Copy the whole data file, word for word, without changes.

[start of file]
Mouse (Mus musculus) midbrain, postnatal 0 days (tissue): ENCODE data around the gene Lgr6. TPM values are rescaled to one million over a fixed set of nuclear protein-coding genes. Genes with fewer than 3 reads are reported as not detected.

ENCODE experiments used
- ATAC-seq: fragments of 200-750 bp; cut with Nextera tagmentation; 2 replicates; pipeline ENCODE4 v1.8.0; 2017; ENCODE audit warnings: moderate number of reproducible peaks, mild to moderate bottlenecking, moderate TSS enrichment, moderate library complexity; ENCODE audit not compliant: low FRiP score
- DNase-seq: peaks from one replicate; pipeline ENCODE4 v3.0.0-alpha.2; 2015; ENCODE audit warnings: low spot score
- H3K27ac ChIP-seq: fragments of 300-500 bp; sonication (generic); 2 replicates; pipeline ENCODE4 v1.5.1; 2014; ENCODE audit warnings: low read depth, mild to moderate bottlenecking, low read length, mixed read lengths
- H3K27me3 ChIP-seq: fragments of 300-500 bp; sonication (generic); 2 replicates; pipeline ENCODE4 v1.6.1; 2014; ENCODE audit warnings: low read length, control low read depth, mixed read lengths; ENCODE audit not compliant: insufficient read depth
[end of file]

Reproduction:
Mouse (Mus musculus) midbrain, postnatal 0 days (tissue): ENCODE data around the gene Lgr6. TPM values are rescaled to one million over a fixed set of nuclear protein-coding genes. Genes with fewer than 3 reads are reported as not detected.

ENCODE experiments used
- ATAC-seq: fragments of 200-750 bp; cut with Nextera tagmentation; 2 replicates; pipeline ENCODE4 v1.8.0; 2017; ENCODE audit warnings: moderate number of reproducible peaks, mild to moderate bottlenecking, moderate TSS enrichment, moderate library complexity; ENCODE audit not compliant: low FRiP score
- DNase-seq: peaks from one replicate; pipeline ENCODE4 v3.0.0-alpha.2; 2015; ENCODE audit warnings: low spot score
- H3K27ac ChIP-seq: fragments of 300-500 bp; sonication (generic); 2 replicates; pipeline ENCODE4 v1.5.1; 2014; ENCODE audit warnings: low read depth, mild to moderate bottlenecking, low read length, mixed read lengths
- H3K27me3 ChIP-seq: fragments of 300-500 bp; sonication (generic); 2 replicates; pipeline ENCODE4 v1.6.1; 2014; ENCODE audit warnings: low read length, control low read depth, mixed read lengths; ENCODE audit not compliant: insufficient read depth